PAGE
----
Hollywood film director George Stevens was aboard the HMS Belfast the day of the largest seaborne invasion in history. On D-Day, he landed on the shores of Normandy with his 16 millimeter camera and a stockpile of Kodachrome film to record a personal visual diary of WWII. The film was developed and hidden away for decades, but would later on go on to become the main historical record of the war in color.
George Stevens had been a prominent film director since the 1930s and rose to fame directing A-listers like Fred Astaire and Ginger Rogers. Inspired by Leni Riefenstahl's Nazi propaganda movies, Stevens enlisted in 1942 and was assigned to lead the combat motion-picture coverage for newsreels and military archives. He was to provide coverage of the war in black-and-white film but it was the color film he shot (strictly for his personal use) that would become his legacy.
It is said that Stevens ceased making the comedies he was known for after the war to focus on more serious subject matter. He went on to direct The Diary of Anne Frank, which won him an Academy Award nomination. After Steven's death in 1975, his son George Stevens Jr. discovered the film and produced a documentary on his father's life and extraordinary WWII footage.
|George Stevens Sr. (left) and Jr. (right). Image sources: Oscars and Capitol File Magazine|
"This film came on and it was sort of grey-blue skies and barrage balloons, those big things that hung in the sky, and it was on a ship. It turned out (to be) the HMS Belfast, and it was suddenly I realized the morning of the 6th of June, the beginning of the greatest seaborne invasion in history," he said. "I had this feeling that my eyes were the first eyes that hadn't been there who were seeing this day in colour, and I watched this film unfold and on this ship - and all of these men with their flak jackets and anticipation of this day - and around a corner on the ship comes this man - helmet and jacket - and walks into a close-up, and it's my 37-year-old father. It was so moving."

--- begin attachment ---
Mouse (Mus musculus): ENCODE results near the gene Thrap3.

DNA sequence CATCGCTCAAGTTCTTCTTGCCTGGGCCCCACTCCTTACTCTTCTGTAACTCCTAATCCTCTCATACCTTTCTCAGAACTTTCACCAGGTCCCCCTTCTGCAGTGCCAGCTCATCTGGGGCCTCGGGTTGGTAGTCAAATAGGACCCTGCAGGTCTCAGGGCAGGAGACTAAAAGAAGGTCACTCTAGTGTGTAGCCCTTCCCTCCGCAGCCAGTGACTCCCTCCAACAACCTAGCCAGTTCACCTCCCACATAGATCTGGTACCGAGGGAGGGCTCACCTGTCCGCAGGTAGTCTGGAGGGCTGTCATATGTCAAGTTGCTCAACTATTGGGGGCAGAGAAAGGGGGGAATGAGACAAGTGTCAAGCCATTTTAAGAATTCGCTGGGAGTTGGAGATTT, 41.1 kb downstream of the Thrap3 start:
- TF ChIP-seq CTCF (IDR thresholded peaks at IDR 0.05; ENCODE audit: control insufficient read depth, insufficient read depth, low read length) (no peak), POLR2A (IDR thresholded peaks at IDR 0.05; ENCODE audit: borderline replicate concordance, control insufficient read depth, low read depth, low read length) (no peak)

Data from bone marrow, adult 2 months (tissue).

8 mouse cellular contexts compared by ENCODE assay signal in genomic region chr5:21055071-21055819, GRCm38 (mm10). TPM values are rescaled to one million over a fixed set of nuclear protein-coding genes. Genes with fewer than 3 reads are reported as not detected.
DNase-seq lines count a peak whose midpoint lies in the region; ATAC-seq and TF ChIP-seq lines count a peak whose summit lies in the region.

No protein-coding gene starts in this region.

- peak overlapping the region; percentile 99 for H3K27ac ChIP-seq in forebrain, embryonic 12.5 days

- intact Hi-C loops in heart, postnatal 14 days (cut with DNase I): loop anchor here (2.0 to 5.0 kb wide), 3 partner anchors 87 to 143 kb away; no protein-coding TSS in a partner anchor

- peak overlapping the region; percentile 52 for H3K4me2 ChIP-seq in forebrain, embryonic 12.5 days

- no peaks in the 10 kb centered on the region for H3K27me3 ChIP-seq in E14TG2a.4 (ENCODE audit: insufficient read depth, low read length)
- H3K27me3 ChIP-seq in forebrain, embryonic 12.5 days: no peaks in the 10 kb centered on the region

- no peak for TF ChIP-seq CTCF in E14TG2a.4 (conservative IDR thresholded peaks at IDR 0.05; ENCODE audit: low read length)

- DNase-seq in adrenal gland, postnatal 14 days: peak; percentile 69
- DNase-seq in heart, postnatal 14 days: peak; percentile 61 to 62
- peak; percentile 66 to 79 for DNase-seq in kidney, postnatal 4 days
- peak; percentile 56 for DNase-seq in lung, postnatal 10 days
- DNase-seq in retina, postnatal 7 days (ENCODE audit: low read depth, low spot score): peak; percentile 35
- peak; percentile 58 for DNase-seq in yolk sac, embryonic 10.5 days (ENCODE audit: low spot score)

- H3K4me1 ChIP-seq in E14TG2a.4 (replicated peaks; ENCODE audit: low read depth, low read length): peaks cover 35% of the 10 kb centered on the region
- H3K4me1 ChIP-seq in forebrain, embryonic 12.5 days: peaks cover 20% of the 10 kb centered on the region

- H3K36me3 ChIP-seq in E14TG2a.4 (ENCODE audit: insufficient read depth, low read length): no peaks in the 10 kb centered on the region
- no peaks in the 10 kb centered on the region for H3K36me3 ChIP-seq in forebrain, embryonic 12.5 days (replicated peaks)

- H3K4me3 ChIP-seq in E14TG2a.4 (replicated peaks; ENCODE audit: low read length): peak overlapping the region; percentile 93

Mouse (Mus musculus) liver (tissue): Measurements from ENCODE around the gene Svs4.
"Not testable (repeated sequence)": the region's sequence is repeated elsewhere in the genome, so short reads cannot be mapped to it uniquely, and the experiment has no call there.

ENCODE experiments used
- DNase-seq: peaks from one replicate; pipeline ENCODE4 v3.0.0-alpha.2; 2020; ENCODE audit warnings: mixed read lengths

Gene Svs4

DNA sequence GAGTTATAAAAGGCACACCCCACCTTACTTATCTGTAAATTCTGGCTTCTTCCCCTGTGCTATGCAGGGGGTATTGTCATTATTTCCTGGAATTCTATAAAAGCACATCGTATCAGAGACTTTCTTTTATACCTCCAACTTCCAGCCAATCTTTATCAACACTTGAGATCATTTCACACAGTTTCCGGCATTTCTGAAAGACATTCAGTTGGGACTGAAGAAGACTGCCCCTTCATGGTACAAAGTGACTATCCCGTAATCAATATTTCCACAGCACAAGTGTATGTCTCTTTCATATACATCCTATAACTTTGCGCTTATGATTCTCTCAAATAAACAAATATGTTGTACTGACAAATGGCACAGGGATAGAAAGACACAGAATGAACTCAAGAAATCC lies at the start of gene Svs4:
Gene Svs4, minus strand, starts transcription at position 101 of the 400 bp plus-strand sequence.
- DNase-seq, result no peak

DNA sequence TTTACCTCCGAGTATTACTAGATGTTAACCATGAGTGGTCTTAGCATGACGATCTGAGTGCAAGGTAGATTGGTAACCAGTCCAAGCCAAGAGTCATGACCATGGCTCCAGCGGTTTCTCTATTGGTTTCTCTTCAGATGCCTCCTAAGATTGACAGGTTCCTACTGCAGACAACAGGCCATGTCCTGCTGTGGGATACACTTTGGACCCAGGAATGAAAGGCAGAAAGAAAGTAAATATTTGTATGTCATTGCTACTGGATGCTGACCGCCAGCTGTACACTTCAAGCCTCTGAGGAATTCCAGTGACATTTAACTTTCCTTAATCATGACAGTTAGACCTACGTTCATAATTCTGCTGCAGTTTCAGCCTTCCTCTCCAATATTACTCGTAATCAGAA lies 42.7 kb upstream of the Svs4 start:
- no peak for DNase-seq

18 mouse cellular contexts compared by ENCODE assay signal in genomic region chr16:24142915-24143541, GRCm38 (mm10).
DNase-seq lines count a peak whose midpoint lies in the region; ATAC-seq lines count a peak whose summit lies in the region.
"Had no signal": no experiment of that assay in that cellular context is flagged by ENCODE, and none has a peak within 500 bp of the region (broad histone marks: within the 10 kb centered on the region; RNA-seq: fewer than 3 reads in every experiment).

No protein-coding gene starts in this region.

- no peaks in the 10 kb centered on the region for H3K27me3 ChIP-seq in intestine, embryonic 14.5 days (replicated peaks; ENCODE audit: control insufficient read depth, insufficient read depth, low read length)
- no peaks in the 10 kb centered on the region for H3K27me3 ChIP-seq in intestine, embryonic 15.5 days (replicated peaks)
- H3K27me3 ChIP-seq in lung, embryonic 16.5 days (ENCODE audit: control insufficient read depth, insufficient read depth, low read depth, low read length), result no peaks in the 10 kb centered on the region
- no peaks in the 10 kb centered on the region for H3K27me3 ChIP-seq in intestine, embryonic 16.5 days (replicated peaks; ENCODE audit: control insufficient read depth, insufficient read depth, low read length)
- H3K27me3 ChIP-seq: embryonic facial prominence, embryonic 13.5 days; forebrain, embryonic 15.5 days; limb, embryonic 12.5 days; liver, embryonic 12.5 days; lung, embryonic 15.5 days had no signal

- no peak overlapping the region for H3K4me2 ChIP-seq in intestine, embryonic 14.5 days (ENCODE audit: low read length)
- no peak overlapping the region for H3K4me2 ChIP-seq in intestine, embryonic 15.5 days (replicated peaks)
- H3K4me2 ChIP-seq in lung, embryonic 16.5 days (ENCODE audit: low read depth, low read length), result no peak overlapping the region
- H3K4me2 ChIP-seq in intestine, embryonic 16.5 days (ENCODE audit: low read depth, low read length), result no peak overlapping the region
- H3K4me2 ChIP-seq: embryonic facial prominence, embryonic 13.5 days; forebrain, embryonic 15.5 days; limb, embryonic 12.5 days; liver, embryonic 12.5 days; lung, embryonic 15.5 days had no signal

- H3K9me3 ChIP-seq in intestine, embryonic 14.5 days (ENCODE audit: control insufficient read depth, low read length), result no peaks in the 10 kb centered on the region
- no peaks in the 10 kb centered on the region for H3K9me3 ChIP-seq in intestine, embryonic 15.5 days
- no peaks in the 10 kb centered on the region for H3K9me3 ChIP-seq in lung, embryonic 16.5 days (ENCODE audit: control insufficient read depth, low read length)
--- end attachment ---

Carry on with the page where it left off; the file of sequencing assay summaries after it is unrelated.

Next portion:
George Stevens: D-Day to Berlin begins during "Operation Overlord," and continues on to show the devastation of French towns, the liberation of Paris, Generals De Gaulle, Patton, and Montgomery, German POWs, and the horrifying scenes during the U.S. Army's discovery of the Dachau concentration camp. One member of Steven's crew (a.k.a. "Steven's Irregulars") narrates, "As a 20-year-old man…with a sheltered life behind him…it was a terrible shock. How can one human being do this to another human being." He goes on to say, "Impossible to think of; how does one justify the smallest murder?…You just wanna' hate all the Germans at this time."
The documentary is available to view online, and is narrated by Stevens Jr. and members of "Stevens' Irregulars." Although this film is the most important color chronicle of the war, it is not alone. "We thought at the time that this was the only color film of the war in Europe. As it turned out, there was some German film that had not yet been discovered," Stevens Jr. said. "But it is the greatest body of color film, and World War II was a black-and-white war. That's how we see it. That's how we saw it. And suddenly to see it in color, it just took on a whole other dimension."